“It was nice to see Ciara Webb hit some shots,” Mathews said about his guard who has been playing with a mask on at times after injuring her nose against Morgan State early in the season. “She should be done with the mask but she has struggled shooting the ball and this is a kid who needs to shoot 35-percent from three-point range.

“She hasn’t always had the best shot selection, not even tonight, but she is confident and we need her to pump some shots from outside and open things up inside.”

Two years ago Maryland went into the Towson Center and was upset by the Tigers but Terps head coach Brenda Frese said she barely even mentioned the stunning upset to her team before the game to get them ready because it was a “different Team. Different group.” And she was confident this year that there would be no upset. “I like the way this team locks in and really focuses.”

Alyssa Thomas led Maryland with 23 points and 13 rebounds while Katie Rutan scored 16. Tiana Hawkins and Alicia DeVaughn scored 14 and 12 points, respectively.

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Corey Johns

Editor in Chief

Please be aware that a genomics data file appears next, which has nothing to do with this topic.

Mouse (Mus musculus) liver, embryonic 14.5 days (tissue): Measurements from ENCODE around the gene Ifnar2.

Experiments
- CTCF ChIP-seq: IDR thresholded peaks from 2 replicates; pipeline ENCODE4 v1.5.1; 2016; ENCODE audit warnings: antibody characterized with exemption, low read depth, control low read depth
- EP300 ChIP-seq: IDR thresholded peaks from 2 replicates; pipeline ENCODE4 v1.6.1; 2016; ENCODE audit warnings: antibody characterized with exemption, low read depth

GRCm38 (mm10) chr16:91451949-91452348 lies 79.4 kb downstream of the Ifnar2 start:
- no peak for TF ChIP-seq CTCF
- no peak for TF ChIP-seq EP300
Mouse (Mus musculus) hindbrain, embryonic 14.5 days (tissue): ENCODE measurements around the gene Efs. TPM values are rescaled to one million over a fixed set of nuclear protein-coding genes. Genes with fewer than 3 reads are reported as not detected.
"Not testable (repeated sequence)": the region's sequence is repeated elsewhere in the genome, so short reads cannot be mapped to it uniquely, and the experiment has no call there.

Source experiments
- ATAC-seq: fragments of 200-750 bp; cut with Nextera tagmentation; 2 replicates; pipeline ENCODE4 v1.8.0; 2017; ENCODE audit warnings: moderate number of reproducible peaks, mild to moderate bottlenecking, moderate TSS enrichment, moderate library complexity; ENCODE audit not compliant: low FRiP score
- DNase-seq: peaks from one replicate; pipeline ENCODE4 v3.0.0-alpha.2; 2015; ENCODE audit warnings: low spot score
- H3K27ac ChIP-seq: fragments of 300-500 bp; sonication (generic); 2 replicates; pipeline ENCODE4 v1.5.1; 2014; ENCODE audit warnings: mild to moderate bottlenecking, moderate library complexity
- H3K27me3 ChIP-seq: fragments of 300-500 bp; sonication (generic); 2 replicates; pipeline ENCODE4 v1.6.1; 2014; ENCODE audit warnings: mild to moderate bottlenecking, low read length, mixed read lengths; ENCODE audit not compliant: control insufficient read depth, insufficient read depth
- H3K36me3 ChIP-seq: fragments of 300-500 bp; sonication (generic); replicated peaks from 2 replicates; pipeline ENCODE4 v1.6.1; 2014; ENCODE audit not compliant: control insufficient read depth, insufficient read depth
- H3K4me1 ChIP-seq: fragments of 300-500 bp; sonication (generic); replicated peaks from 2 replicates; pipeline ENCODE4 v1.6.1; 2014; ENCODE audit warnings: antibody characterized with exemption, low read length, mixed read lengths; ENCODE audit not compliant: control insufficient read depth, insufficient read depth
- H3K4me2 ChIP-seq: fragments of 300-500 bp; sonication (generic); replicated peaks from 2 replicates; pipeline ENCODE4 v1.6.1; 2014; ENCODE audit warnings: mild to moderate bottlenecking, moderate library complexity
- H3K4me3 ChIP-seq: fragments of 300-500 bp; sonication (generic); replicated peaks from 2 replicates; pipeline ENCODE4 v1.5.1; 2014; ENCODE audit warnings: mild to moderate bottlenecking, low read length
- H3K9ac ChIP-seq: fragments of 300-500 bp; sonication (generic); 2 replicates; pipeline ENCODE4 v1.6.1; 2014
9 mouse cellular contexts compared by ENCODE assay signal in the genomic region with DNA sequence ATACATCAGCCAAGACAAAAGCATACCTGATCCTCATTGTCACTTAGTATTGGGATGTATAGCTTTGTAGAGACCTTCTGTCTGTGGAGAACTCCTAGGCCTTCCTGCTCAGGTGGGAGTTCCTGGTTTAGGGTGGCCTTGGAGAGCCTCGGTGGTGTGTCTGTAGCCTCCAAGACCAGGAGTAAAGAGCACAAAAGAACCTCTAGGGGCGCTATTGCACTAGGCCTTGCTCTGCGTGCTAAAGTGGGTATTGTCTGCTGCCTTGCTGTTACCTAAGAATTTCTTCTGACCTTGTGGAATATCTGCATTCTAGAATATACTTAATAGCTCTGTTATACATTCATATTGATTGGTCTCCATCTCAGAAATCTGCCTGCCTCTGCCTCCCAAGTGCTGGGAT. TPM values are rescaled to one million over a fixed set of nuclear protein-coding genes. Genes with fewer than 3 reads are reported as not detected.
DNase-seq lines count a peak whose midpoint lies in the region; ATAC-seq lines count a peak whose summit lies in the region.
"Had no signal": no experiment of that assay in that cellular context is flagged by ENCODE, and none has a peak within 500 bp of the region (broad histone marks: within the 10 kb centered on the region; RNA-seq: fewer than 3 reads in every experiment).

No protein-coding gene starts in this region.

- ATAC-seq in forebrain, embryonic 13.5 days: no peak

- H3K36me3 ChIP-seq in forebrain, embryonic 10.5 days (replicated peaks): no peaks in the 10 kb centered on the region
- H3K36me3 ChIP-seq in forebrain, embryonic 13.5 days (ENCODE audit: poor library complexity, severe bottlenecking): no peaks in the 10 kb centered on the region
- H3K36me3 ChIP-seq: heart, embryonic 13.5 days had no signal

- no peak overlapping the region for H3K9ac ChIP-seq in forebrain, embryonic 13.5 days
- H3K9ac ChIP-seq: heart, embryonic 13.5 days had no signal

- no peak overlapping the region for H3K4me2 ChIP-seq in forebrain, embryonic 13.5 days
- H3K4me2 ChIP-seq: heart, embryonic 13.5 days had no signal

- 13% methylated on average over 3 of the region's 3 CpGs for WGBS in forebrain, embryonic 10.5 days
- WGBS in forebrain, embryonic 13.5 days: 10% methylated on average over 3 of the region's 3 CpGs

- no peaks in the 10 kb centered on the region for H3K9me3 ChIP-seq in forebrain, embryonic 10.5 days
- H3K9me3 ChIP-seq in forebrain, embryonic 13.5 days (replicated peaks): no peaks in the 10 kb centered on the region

You could say Corey was born to become a sports journalist. His father won a national championship coaching college soccer. His mother is a baseball fanatic who hasn't missed seeing an Orioles game since 1983 (literally, sometimes it's annoying). His great uncle was a big-time boxing promoter and his maternal grandfather was once a department head at the Baltimore Sun. Basically, sports and journalism run through his blood. He played just about every little league sports there was when he was a kid and was a multi-sport athlete in high school; even playing in the first-ever high school sanction Rugby game in the country. Eventually he retired from sports as an undefeated Maryland state Rugby champion as a high school senior. Perhaps lack of athletic talent has more to do with the retirement, but he will tell you that it more had to do with a great desire to jump right into media. Upon his graduation from University of Maryland, Baltimore County as a triple communications major, Corey started the So Much Sports network and has continued to grow his websites and continues to work to make them premier sports media outlets.